This year marks 25 years since FSIS issued its landmark final rule, “Pathogen Reduction/Hazard Analysis and Critical Control Point (PR/HACCP),” issued in the summer of 1996.

“Food safety is an ever-evolving process,” said FSIS Administrator Paul Kiecker, who began his agency career as an inspector in a food processing establishment. “HACCP marked a dramatic change in food safety and how FSIS approached its mission of keeping food safe and role of inspecting processing establishments,” said Kiecker.

The PR/HACCP rule was designed to reduce the occurrence and numbers of pathogenic microorganisms, harmful bacterial, on meat and poultry products, reduce the incidence of foodborne illness associated with the consumption of meat and poultry products, and provide a new framework for modernization of the current system of meat and poultry inspection. The HACCP and sanitation requirements in the PR/HACCP final rule were partly motivated by the agency’s desire to better address the problem of harmful bacteria on raw meat and poultry products. Such bacteria, including Salmonella and E. coli O157:H7, were and are significant food safety hazards associated with meat and poultry products.

In 1993, the pathogens and outbreaks issue came to a head amidst an outbreak of E. coli O157:H7 that traced back to ground beef sold at a fast-food franchise (Jack in the Box) in the Pacific Northwest. In that outbreak, the pathogens led to the deaths of four children and serious lasting health issues for nearly 200 other consumers, the majority of whom were younger than 10 years old. The agency was already in the process of developing regulations to require HACCP at FSIS-inspected meat and poultry processing establishments. The regulations would require a systematic approach to food safety — identifying in food production and using preventative measures to avoid those hazards that could pose potential health risks to consumers.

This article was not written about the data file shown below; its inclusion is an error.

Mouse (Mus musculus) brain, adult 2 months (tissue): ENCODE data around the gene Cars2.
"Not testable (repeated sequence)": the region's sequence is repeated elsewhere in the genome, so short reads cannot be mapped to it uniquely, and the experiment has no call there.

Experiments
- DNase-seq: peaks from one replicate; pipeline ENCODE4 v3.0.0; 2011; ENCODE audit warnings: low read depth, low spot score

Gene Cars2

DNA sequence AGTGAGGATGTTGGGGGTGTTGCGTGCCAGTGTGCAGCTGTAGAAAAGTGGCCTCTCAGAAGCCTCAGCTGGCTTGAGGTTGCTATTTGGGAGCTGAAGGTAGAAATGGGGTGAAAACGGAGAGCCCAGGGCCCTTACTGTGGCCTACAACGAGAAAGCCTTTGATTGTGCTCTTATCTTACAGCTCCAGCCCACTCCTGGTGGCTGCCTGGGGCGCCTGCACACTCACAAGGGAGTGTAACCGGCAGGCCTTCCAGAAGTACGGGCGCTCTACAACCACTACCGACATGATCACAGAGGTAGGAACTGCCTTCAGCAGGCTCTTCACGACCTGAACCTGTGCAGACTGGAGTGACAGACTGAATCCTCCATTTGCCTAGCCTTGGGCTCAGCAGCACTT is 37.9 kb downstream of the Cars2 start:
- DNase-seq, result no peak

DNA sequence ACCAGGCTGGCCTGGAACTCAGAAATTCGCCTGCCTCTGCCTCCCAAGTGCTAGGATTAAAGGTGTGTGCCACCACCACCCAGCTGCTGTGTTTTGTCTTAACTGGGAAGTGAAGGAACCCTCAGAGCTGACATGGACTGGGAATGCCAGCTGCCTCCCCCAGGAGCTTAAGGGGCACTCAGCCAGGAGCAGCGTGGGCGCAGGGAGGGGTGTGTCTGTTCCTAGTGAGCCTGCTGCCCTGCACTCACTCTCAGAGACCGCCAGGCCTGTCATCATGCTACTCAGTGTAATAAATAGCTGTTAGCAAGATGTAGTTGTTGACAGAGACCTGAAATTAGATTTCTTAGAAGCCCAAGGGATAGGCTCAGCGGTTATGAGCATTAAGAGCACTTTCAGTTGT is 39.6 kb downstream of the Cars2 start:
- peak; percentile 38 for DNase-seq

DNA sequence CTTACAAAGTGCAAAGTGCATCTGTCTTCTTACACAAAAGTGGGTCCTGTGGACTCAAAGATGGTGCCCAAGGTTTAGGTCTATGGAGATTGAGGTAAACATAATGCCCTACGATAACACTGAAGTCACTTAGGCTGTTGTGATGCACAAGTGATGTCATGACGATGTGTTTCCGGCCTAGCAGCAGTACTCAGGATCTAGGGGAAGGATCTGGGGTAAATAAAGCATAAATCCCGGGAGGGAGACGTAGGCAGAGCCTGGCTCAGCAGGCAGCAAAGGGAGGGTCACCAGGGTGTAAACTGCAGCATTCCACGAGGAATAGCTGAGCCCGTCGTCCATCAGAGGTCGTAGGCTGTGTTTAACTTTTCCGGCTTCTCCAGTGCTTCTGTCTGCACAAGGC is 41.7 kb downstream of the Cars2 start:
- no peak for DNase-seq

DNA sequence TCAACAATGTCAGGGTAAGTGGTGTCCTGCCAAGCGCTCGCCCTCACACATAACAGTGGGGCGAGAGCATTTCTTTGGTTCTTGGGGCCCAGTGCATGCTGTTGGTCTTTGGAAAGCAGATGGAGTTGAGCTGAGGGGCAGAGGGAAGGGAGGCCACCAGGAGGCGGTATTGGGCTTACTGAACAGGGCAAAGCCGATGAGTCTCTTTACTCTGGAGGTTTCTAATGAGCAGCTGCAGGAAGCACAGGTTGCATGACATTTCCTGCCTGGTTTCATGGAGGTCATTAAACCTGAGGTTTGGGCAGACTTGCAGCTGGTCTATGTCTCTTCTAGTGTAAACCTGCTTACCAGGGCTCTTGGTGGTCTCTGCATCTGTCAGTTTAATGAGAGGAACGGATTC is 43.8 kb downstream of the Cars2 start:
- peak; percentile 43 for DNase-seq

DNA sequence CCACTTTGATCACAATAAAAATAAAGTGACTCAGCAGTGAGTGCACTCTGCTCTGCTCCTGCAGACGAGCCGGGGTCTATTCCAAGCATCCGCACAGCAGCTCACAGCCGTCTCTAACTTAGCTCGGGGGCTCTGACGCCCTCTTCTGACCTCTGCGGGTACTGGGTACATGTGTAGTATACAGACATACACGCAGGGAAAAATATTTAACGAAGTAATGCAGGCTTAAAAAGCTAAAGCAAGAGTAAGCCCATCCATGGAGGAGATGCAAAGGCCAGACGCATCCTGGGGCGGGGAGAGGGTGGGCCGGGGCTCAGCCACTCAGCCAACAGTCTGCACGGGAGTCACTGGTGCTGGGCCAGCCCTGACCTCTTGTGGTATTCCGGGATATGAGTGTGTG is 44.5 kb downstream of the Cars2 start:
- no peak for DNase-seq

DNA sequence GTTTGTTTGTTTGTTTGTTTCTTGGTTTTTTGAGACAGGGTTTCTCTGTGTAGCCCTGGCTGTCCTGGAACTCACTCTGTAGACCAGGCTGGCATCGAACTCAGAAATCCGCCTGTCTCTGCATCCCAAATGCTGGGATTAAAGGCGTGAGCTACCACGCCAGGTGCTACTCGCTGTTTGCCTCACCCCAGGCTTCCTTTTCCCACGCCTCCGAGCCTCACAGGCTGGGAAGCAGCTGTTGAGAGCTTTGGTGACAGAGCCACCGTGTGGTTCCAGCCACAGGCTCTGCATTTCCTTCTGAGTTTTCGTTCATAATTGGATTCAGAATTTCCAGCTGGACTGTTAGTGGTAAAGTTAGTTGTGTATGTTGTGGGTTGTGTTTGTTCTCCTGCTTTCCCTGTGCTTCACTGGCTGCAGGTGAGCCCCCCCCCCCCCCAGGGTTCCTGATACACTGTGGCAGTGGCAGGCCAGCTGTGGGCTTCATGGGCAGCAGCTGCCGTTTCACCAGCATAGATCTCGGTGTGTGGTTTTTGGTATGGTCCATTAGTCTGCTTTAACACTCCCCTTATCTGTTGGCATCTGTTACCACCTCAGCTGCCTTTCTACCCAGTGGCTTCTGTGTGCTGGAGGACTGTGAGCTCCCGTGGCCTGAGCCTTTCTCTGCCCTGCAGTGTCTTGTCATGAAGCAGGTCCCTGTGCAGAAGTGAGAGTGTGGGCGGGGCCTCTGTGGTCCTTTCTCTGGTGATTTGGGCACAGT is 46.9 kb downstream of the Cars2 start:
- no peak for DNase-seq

These changes included requiring each establishment to develop and implement written sanitation standard operating procedures; FSIS established pathogen reduction performance standards for Salmonella, and recordkeeping procedures and requiring establishments to implement preventative food safety measures for their products.

Testing for targeted pathogens is a crucial verification step in assuring that the HACCP plans developed by the plants are working as intended. USDA-FSIS photo.

After the 1993 outbreak, FSIS officials and the public called for a more science-based inspection system, marking a significant shift in regulatory philosophy at USDA. Rather than attempting to only inspect finished products for biological, chemical and physical hazards, the HACCP regulations required establishments to avoid these hazards in the first place, emphasizing the preventative nature of the HACCP approach and policy.